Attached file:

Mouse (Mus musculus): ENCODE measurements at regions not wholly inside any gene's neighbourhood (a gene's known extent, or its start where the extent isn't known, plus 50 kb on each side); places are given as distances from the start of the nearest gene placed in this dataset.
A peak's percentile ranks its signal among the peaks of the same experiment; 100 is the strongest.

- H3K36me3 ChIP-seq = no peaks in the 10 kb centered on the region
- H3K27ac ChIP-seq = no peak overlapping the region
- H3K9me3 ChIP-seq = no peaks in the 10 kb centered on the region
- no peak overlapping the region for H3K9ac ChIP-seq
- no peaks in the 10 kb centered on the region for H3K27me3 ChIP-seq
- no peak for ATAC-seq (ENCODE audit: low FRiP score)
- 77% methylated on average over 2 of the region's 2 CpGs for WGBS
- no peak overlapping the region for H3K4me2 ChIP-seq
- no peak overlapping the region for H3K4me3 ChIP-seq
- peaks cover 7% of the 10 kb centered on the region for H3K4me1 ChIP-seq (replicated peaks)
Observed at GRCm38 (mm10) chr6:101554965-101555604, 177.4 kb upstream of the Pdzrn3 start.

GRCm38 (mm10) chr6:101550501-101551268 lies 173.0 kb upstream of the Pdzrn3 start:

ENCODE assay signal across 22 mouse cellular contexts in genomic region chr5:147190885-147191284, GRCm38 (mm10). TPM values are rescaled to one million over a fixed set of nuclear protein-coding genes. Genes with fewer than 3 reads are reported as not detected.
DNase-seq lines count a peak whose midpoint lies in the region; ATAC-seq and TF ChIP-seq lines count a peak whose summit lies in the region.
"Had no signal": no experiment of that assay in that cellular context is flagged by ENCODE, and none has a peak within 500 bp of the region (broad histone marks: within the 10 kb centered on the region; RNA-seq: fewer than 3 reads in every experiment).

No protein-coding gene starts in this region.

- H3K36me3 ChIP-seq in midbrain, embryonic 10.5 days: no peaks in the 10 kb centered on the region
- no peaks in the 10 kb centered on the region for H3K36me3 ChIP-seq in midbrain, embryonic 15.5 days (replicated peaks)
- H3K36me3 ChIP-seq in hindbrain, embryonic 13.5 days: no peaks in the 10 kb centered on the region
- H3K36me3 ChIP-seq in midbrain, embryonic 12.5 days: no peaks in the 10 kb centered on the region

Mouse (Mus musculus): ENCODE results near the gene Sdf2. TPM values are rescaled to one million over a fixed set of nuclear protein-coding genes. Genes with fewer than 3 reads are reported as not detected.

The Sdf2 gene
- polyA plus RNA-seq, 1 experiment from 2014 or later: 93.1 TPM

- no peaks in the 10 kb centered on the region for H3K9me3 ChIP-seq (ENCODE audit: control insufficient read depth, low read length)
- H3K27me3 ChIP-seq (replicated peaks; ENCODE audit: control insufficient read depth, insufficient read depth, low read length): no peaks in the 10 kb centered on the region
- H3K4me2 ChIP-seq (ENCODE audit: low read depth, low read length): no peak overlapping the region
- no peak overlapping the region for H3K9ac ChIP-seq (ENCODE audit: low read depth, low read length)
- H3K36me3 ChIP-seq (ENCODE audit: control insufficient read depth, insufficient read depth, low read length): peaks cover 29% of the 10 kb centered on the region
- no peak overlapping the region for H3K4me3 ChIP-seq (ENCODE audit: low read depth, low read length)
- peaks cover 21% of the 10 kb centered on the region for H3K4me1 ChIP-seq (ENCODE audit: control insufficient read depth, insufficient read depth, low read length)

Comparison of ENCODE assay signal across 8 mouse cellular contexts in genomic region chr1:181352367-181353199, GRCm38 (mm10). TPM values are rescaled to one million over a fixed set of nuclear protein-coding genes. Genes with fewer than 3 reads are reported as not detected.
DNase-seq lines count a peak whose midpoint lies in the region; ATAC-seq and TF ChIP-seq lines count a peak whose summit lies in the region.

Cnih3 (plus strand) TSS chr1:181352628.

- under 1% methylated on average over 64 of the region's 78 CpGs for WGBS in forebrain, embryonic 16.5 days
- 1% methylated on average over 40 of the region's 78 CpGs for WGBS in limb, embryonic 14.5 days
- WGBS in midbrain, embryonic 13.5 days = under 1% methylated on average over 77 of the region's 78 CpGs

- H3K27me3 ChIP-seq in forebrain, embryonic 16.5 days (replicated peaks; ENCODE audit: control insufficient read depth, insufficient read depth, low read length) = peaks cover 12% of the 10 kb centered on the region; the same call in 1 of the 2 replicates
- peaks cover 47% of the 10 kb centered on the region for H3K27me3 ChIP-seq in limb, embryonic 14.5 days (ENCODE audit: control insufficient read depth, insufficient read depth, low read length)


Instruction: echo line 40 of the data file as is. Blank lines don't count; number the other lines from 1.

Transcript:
- peaks cover 47% of the 10 kb centered on the region for H3K27me3 ChIP-seq in limb, embryonic 14.5 days (ENCODE audit: control insufficient read depth, insufficient read depth, low read length)